Eight years later, the department is still fighting to keep the 35-year-old off the force after the agency in 2015 was ordered to rehire him.
Sugg-Edwards, who was born and raised in the District, joined the department in 2005. He was nominated to be rookie officer of the year and to receive an achievement medal for stopping an armed rape.
On Nov. 16, 2007, Sugg-Edwards was on patrol when he saw a 19-year-old woman dressed all in white walking alone near Love, a now-closed warehouse nightclub off New York Avenue in Northeast, court records show.
The woman was there to celebrate her 19th birthday with friends but had to go back to a friend’s car because she needed her identification to enter the club.
Sugg-Edwards pulled up in his marked patrol car. He allegedly told the woman that a club supervisor had sent him to escort her safely to her friend’s car and invited her to get into the patrol car, according to court records.
She said that once she was in his vehicle, he drove to a gas station and parked between two tractor trailers. Sugg-Edwards asked her, “What are you trying to do to get into the club?” she told police, adding that he began touching her thigh, genitals and breasts.
She said she pushed him away, got out of the car and reported the sexual assault to two off-duty officers at the nightclub. She was seen on video from outside the club getting out of the squad car, and officers reported that she was crying when she approached them.
Sugg-Edwards was the only uniformed officer in the area who fit the description that she gave to police. A police official called Sugg-Edwards and asked whether he had “picked up a female near the Club ‘Love’?” according to an affidavit for his arrest. “ ‘Yes, I did,’ ” he said.
Sugg-Edwards said he drove her to a gas station to use the bathroom but denied assaulting her, according to court records.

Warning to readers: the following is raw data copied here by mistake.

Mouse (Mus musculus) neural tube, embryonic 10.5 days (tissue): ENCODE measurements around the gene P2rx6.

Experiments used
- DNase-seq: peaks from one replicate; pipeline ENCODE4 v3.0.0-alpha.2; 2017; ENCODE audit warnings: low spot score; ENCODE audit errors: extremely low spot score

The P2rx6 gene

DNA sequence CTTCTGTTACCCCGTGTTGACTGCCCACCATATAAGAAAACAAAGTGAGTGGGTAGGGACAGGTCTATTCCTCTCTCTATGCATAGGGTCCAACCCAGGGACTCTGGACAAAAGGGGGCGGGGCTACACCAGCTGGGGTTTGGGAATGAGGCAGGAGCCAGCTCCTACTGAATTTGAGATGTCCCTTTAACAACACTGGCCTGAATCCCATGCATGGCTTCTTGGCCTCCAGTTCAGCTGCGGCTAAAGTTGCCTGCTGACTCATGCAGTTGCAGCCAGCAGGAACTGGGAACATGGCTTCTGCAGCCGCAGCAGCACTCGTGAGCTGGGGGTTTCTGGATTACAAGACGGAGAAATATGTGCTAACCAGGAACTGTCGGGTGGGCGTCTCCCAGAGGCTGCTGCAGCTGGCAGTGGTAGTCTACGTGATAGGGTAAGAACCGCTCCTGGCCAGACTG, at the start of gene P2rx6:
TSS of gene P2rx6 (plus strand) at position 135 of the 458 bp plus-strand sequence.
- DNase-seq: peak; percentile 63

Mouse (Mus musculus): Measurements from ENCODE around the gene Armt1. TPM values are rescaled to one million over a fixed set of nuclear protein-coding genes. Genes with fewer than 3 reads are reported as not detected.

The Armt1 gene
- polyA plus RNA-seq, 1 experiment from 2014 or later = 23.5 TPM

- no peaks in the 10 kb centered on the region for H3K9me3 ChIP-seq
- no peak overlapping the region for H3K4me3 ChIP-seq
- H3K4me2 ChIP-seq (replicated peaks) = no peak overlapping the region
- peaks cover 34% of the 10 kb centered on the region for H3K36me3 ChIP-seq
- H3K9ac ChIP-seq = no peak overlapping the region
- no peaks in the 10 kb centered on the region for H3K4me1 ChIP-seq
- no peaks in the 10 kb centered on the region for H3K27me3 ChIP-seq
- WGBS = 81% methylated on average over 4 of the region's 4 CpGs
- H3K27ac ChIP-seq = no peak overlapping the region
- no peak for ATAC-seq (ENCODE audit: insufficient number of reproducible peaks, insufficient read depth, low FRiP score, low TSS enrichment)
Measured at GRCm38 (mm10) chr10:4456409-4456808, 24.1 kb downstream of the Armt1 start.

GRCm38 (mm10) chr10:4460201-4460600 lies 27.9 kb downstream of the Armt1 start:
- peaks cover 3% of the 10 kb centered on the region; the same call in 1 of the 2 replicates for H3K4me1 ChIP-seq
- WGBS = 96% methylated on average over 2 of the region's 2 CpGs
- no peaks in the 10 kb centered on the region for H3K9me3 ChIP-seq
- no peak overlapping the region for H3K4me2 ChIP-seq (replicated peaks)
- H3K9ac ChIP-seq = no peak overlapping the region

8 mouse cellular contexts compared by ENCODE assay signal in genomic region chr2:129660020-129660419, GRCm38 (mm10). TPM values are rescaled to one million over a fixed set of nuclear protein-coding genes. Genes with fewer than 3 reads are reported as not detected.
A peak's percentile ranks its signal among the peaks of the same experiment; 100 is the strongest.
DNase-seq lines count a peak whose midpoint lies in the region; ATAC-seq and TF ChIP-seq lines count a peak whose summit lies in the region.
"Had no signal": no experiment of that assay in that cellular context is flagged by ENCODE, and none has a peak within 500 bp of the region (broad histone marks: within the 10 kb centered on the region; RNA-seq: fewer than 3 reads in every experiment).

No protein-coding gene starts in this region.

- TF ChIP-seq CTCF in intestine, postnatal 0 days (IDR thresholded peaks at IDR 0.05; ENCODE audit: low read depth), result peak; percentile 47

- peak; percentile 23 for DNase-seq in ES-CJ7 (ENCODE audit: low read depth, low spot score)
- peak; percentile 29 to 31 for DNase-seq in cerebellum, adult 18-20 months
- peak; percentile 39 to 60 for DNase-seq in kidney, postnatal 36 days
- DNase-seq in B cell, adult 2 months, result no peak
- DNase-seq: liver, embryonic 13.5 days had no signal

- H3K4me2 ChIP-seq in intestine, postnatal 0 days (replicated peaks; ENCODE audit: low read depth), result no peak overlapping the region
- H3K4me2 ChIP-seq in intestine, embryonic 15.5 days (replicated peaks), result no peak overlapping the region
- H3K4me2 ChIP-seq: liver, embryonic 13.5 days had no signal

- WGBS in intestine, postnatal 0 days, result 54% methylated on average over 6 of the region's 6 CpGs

“The official reminded the defendant that he had been warned in the past about talking to female patrons near the night club,” the affidavit said.
The department put Sugg-Edwards on unpaid leave, and records show that he began working at a toy store in Maryland.
In June 2008, Sugg-Edwards was convicted at a bench trial of misdemeanor sexual abuse. He was sentenced to a 100-day suspended sentence, one year supervised probation and $1,000 in court fees.
Then-D.C. Police Chief Cathy L. Lanier recommended to the trial board — a group of three officers — that Sugg-Edwards be fired.
The trial board, however, concluded that firing Sugg-Edwards was too harsh a penalty and recommended a reprimand. Fellow officers testified that Sugg-Edwards had an otherwise clean record, a reputation as a “nice guy” and that the sexual assault was “totally out of Officer Sugg-Edwards’ character,” records show.
On Sept. 14, 2009, the department’s human resources director decided to fire Sugg-Edwards anyway, saying that the trial board “ignored evidence proving the grievant was guilty” of the misconduct.
The police union filed an appeal arguing that the D.C. code and municipal regulations barred the department from imposing discipline harsher than what the trial board recommends.
That appeal was not decided until January 2015, more than five years later. Attorneys for the union and the police department blamed the delay on a backlog of arbitration cases.
Arbitrator Sean J. Rogers ruled that although there was enough evidence to prove Sugg-Edwards’s misconduct, the union’s contention was correct. Rogers ordered Sugg-Edwards reinstated with back pay and benefits.
City officials tried again to keep him off the force: They appealed the arbitrator’s ruling to the Public Employee Relations Board, which resolves disputes between the District and labor organizations. The department argued that it had the authority to fire the officer, even if the trial board disagreed.
The review board upheld the arbitrator’s original ruling in April 2015.
The police department then appealed the review board’s decision in court. The case is pending.
For now, Sugg-Edwards remains off the force, and the city has yet to pay him as ordered by the arbitrator. His annual salary was $58,759 when he left the department eight years ago.
Sugg-Edwards did not respond to calls and emails from The Washington Post seeking comment.
Police union attorney Marc L. Wilhite said that Sugg-Edwards wants to go back to policing and that the department needs to “follow the law” and reinstate him.